Assuming that the Morgan Hill area gets its much needed rain this winter, growing flowers and vegetables during the winter months can provide a delicious harvest, while reducing erosion and promoting soil health. So what can you do to care for your winter crops?
Add organic soil amendments
Whether you plan for your garden to work or rest this winter, adding organic soil amendments now can replenish nitrogen levels and improve soil structure. Popular soil amendments include alfalfa pellets, blood meal, and fish emulsion. Aged manure or compost can also be dug in, or used as a top or side dressing to feed winter crops right away, or spring crops later in the season.
Mulch! Mulch! Mulch!
The benefits of mulching cannot be overstated. Covering the ground with two to six inches of mulch is one of the best ways to protect your Morgan Hill crops and soil. Mulching prevents runoff and erosion. It stabilizes soil temperatures and makes it more difficult for weeds to get started. You can often get free wood mulch from local tree trimmers. Just be sure to keep mulch a few inches away from tree trunks and plant stems. Continuous exposure to moisture can lead to fungal diseases.
Cut your losses
Some summer annuals may be hanging on, but they are not going to benefit anyone except local pests. Dead and dying summer plants can play host to many different pests and diseases. Toss diseased plant material in the trash and compost everything else. This is also a good time to prune fruit and nut trees. Cut out any dead, diseased, or crossed limbs. Do not prune apricot trees or grape vines in the rainy season, or you may create an entry point for Eutypa dieback, a fungal disease that can kill a tree or vine.
While colder temperatures slow the growth of most plants, there are still several cool season crops you can start in October.
These crops include artichoke, arugula, asparagus, beets, bok choy, Napa cabbage, chard, cilantro, collards, dill, fennel, garlic, kale, kohlrabi, lettuce, mustard greens, peas, radishes, spinach, and turnips.
Late summer plantings of broccoli, cauliflower, fava beans, leeks, Brussels sprouts, and cabbage should be well on their way by now. Adding side dressings and mulch can provide nutrients and protection to these cool weather crops.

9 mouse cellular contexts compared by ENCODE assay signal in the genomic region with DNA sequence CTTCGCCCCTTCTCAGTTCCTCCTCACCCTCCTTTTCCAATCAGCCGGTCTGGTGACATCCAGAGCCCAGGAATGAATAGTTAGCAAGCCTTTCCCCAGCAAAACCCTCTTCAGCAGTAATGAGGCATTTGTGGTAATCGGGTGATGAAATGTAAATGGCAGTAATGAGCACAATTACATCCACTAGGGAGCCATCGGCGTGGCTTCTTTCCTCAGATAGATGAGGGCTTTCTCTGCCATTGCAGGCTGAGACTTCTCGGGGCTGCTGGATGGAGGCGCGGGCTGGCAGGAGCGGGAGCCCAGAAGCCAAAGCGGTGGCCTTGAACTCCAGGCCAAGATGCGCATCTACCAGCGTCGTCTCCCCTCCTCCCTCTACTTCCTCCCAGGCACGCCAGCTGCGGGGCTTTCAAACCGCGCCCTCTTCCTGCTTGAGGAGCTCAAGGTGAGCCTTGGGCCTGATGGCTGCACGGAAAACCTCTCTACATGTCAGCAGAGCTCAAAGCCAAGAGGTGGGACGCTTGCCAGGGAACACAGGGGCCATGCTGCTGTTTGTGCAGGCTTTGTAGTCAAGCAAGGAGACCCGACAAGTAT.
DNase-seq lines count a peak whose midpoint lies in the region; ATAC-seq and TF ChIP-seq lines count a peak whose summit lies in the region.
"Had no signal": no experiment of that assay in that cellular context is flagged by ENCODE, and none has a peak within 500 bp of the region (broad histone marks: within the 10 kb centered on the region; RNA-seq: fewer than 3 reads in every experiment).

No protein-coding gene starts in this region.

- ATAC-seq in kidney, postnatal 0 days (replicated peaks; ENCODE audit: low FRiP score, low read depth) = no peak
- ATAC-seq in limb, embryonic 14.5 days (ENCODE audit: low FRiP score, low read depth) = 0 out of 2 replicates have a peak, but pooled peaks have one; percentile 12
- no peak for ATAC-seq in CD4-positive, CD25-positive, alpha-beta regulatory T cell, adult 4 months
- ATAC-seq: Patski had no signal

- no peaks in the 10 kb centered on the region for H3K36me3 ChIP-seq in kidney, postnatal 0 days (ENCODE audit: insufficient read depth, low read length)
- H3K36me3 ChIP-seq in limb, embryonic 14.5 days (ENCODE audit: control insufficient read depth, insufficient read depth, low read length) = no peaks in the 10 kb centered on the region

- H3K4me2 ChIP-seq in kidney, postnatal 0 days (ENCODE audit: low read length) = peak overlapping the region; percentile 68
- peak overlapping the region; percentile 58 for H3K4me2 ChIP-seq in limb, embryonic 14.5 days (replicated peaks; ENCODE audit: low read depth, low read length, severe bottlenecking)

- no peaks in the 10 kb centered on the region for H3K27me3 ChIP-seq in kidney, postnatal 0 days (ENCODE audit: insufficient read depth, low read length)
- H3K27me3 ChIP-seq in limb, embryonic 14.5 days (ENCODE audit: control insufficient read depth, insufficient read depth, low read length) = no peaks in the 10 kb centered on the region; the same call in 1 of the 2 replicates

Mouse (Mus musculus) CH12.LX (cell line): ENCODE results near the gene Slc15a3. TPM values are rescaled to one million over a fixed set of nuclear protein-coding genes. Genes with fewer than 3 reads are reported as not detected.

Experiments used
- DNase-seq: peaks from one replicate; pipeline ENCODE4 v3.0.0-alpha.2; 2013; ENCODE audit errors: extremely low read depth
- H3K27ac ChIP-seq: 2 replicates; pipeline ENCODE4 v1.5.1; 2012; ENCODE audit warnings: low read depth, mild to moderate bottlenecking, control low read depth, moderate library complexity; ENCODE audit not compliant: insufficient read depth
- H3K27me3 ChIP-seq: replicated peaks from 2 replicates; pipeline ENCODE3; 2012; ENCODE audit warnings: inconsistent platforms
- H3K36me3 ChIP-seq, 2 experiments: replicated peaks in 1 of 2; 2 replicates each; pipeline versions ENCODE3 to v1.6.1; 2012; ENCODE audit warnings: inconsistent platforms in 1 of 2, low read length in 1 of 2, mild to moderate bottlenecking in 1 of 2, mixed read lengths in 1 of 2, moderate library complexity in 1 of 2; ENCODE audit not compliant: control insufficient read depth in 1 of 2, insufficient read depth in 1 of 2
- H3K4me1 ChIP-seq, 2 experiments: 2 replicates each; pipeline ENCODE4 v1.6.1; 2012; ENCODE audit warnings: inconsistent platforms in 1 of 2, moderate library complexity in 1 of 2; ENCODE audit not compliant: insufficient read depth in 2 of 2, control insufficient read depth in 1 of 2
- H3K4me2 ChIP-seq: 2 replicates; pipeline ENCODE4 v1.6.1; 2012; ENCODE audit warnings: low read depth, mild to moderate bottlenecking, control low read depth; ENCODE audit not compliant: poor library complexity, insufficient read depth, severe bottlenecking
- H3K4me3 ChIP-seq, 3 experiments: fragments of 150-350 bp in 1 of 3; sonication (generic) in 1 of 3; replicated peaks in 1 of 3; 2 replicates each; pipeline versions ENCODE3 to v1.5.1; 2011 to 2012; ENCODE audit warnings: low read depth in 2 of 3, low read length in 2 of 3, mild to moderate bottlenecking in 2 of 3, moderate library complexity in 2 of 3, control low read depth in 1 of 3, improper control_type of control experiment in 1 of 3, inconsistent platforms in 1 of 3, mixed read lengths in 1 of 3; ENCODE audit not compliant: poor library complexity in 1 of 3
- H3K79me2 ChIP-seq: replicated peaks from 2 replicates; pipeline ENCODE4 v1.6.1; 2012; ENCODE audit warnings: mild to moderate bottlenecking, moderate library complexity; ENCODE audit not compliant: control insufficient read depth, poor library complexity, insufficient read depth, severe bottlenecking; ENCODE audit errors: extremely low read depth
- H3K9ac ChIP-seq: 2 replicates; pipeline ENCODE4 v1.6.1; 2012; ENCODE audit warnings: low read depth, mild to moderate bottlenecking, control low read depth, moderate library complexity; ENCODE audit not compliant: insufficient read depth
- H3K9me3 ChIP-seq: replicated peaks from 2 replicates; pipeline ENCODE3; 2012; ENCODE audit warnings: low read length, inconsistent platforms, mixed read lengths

You can learn more about winter gardening at the South County Teaching and Demo Garden, found at St. Louise Hospital, 9400 No Name Uno, in Gilroy. Free classes are regularly offered to the public.
For more information, check our events page or call 408-282-3105 between 9:30 a.m. and 12:30 p.m., Monday through Friday.
by UC Master Gardener Kate Russell
This article first appeared in the October 25 – November 7 issue of Morgan Hill Life.
All that rain was a little too much for some plants
Many plants have become waterlogged, showing signs of stress through their leaves, which might have twisted and turned yellow or brown. Water stressed plants also might have darkened veins and midribs. The plant often will lose its leaves and new shoots might wither and die.
The symptoms of too much water mirror those of too little water, and there's a reason for that. In both conditions, the plants are robbed of oxygen and nutrients.
Fortunately, the time of year might save many plants. During the winter months most plants are in a dormant or slower state of growth so less damage occurs versus summer floods or monsoons when the plants are actively growing and taking in oxygen and nutrients from the soil.
If you have water-damaged plants, here are some things to do, and not do:
• Stay off wet soil as much as possible. Compaction will only increase the risk of damage.
• Wait until all chance of frost has passed, then trim off damaged branches, shoots and leaves.
• If you are growing in containers, make sure to elevate the pot a few inches off the ground so that water can drain through and away from the roots. If possible, remove the plant from the container and place it on cardboard or newspaper overnight to let it drain. Clean the pot and replant with fresh potting soil and slow-release fertilizer.